The name’s Lomax—Alex Lomax. I’m the one and only private eye working the mean streets of New Klondike, the Martian frontier town that sprang up forty years ago after Simon Weingarten and Denny O’Reilly discovered fossils on the Red Planet. Back on Earth, where anything can be synthesized, the remains of alien life are the most valuable of all collectibles, so shiploads of desperate treasure hunters stampeded here in the Great Martian Fossil Rush.
I’m trying to make an honest buck in a dishonest world, tracking down killers and kidnappers among the failed prospectors, the corrupt cops, and a growing population of transfers—lucky stiffs who, after striking paleontological gold, upload their minds into immortal android bodies. But when I uncover clues to solving the decades-old murders of Weingarten and O’Reilly, along with a journal that may lead to their legendary mother lode of Martian fossils, God only knows what I’ll dig up…
“In Red Planet Blues, Sawyer has found a highly original and fun way to pay homage to the great hard-boiled detectives of the past.”—seattlepi.com
“Red Planet Blues resurrects the noir mystery, the gold-rush western, and the science-fiction adventure and the result is a unique, fun story that keeps you guessing, keeps the pages turning, and manages to put a smile on your face every few pages, in spite of the pulse-pumping action and adventure.”—Orson Scott Card’s InterGalactic Medicine Show
Okay, okay! No need for any rough stuff. I confess! This is how my twenty–second novel, Red Planet Blues, came to be.
In February 2004, Mike Resnick approached me with an offer I couldn,t refuse: write a “science–fictional hard–boiled private–eye novella” for an original anthology he was editing for the Science Fiction Book Club called Down These Dark Spaceways.
That story, “Identity Theft,” went on to win Spain,s Premio UPC de Ciencia Ficción, which, at 6,000 euros, is the world,s largest cash prize for science–fiction writing. It was also a finalist for the Canadian Science Fiction and Fantasy Award (“the Aurora”), as well as for the top two awards in the science–fiction field, the Hugo and the Nebula.
In a slightly modified form, “Identity Theft” makes up the first ten chapters of the novel Red Planet Blues. The remaining thirty–seven chapters are all new (of the 105,000 words in the novel, 82,000 appear in Red Planet Blues for the first time).
After almost a decade, what drew me back to the world of “Identity Theft”? In part, it was that I loved the main character, hard–boiled Alex Lomax, the one and only private detective working the mean streets of Mars. In part, it was because readers kept asking me for more Alex Lomax mysteries. And in part—let me be honest—I was looking for another project that would make a good basis for a TV show, like my 1999 novel FlashForward, which was adapted into the ABC TV series of the same name.
But there also was a practical reason related to the realities of modern book publishing.
Science fiction and fantasy have long shared shelf space in bookstores. But as fantasy has grown, fueled by the popularity of the Harry Potter, Twilight, and Game of Thrones books—not to mention the renewed interest in J.R.R. Tolkien—science fiction has been getting squeezed out.
But online bookselling has changed things, perhaps for the better. In a brick–and–mortar store, your book ends up on precisely one shelf, for instance either science fiction or mystery. But online booksellers let you be on as many virtual bookshelves as you wish, allowing you to reach varied readers in ways never before possible. I love reading mystery as well as science fiction, and I wanted to reach across to those, like me, who appreciate detective stories and intricate whodunits.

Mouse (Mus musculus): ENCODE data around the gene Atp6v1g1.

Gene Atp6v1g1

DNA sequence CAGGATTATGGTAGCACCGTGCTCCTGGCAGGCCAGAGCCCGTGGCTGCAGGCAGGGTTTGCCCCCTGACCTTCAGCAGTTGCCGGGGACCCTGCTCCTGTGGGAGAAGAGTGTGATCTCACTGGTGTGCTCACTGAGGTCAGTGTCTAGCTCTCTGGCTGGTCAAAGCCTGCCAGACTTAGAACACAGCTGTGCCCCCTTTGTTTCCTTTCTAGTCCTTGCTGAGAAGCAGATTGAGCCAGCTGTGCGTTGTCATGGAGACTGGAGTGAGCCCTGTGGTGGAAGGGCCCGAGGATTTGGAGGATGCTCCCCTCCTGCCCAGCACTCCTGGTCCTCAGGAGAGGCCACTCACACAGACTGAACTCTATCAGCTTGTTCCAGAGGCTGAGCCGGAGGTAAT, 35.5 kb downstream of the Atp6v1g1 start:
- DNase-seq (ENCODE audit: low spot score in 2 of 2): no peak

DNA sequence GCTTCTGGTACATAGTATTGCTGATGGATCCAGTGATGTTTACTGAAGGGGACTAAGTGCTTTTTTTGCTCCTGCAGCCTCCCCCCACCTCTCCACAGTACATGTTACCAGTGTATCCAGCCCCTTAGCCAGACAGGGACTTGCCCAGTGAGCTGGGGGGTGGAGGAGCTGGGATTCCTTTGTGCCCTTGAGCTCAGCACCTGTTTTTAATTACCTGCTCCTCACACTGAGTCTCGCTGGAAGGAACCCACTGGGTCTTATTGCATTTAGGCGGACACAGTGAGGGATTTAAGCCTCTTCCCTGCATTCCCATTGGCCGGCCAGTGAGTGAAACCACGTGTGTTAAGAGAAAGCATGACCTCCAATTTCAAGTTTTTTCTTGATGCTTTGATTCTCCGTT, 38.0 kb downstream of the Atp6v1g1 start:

I,ve always felt that science fiction has much more in common with mystery than with fantasy, anyway. Science fiction, after all, is about things that plausibly might happen; fantasy is about things that never could happen—in that sense, they,re antithetical genres.
But science fiction and mystery both prize rational thought, and both ask the reader to carefully pick up the clues the author has salted into the text—in mystery, of course, to solve the crime, and in science fiction to puzzle out the unfamiliar backdrop against which the story is being told.
Red Planet Blues isn,t the first time I,ve combined mystery and SF. My first novel, 1990,s Golden Fleece, was a murder mystery set aboard a starship. And Ace recently reissued my Nebula Award–winning The Terminal Experiment, which is a high–tech whodunit, and my Seiun Award–winning Illegal Alien, which is a courtroom drama with an extraterrestrial defendant. But Red Planet Blues is the first novel in which I,ve made a professional detective the main character.
And having a science–fictional detective does make sense. It,s become increasingly hard to tell traditional detective stories set in the present day. Everyone knows about CSI–style forensics: it,s almost impossible for a killer not to leave behind fingerprints or DNA. And our public and private spaces are increasingly covered by surveillance cameras; there,s almost no room left—on Earth anyway—for the traditional whodunit.
But Red Planet Blues is set on a lawless frontier Mars—where the security cameras have been smashed—and it involves a technology that lets people transfer their consciousnesses into gorgeous android bodies, which don,t have fingerprints and don,t shed DNA. But who is actually inside any given body is anyone,s guess, letting me tell a good–old fashioned mystery … out on the final frontier.
Oh, and did I mention Red Planet Blues has fossils in it—of ancient Martian life? Look at Tony Mauro,s fabulous cover art carefully and you,ll see one of them in the lower right. Whether gumshoe Alex Lomax turns up a freshly killed astronaut or the fossilized remains of the pentapod Shostakia, he learns the hard way that the red planet has always been a world of life … and death.